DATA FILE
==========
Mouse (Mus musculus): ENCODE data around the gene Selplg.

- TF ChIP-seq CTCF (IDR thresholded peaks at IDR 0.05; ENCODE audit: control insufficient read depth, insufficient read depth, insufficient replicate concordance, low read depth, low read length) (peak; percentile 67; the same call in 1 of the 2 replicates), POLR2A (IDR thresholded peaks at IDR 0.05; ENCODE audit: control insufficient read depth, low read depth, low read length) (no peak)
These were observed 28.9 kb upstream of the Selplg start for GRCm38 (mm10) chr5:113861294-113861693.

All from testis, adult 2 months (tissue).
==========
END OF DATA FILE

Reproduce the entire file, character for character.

Mouse (Mus musculus): ENCODE data around the gene Selplg.

- TF ChIP-seq CTCF (IDR thresholded peaks at IDR 0.05; ENCODE audit: control insufficient read depth, insufficient read depth, insufficient replicate concordance, low read depth, low read length) (peak; percentile 67; the same call in 1 of the 2 replicates), POLR2A (IDR thresholded peaks at IDR 0.05; ENCODE audit: control insufficient read depth, low read depth, low read length) (no peak)
These were observed 28.9 kb upstream of the Selplg start for GRCm38 (mm10) chr5:113861294-113861693.

All from testis, adult 2 months (tissue).